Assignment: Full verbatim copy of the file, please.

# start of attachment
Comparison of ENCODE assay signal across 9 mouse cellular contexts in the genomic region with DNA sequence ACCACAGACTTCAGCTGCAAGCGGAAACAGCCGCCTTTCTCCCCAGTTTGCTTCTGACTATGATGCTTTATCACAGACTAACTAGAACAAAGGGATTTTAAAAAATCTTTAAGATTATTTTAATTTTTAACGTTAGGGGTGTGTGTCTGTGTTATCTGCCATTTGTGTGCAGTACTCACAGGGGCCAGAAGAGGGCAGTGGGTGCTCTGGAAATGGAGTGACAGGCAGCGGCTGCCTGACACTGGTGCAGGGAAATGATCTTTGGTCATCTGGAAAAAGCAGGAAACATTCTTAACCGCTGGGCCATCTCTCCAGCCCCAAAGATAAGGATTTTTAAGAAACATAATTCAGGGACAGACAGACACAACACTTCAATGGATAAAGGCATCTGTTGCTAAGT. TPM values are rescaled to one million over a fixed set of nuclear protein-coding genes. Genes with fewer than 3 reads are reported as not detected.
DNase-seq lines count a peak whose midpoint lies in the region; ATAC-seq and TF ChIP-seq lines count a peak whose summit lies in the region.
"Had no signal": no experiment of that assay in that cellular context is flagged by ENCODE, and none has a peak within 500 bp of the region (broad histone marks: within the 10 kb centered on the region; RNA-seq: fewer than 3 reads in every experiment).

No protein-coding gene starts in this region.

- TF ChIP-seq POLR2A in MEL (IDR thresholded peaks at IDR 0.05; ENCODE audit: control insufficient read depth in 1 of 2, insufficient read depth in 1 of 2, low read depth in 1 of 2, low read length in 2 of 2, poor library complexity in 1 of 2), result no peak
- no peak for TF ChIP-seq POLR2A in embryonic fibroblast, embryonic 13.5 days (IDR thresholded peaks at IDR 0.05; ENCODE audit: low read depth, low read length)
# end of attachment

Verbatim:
Comparison of ENCODE assay signal across 9 mouse cellular contexts in the genomic region with DNA sequence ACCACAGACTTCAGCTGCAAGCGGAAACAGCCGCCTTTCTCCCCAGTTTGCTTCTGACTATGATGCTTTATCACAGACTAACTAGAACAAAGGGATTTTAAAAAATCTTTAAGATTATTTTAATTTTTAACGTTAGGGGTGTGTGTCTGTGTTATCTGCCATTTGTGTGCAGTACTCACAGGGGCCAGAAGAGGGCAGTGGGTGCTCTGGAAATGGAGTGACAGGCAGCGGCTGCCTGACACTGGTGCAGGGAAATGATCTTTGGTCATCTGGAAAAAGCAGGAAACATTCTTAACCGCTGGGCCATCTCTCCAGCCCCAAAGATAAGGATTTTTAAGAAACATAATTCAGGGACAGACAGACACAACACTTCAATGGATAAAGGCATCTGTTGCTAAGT. TPM values are rescaled to one million over a fixed set of nuclear protein-coding genes. Genes with fewer than 3 reads are reported as not detected.
DNase-seq lines count a peak whose midpoint lies in the region; ATAC-seq and TF ChIP-seq lines count a peak whose summit lies in the region.
"Had no signal": no experiment of that assay in that cellular context is flagged by ENCODE, and none has a peak within 500 bp of the region (broad histone marks: within the 10 kb centered on the region; RNA-seq: fewer than 3 reads in every experiment).

No protein-coding gene starts in this region.

- TF ChIP-seq POLR2A in MEL (IDR thresholded peaks at IDR 0.05; ENCODE audit: control insufficient read depth in 1 of 2, insufficient read depth in 1 of 2, low read depth in 1 of 2, low read length in 2 of 2, poor library complexity in 1 of 2), result no peak
- no peak for TF ChIP-seq POLR2A in embryonic fibroblast, embryonic 13.5 days (IDR thresholded peaks at IDR 0.05; ENCODE audit: low read depth, low read length)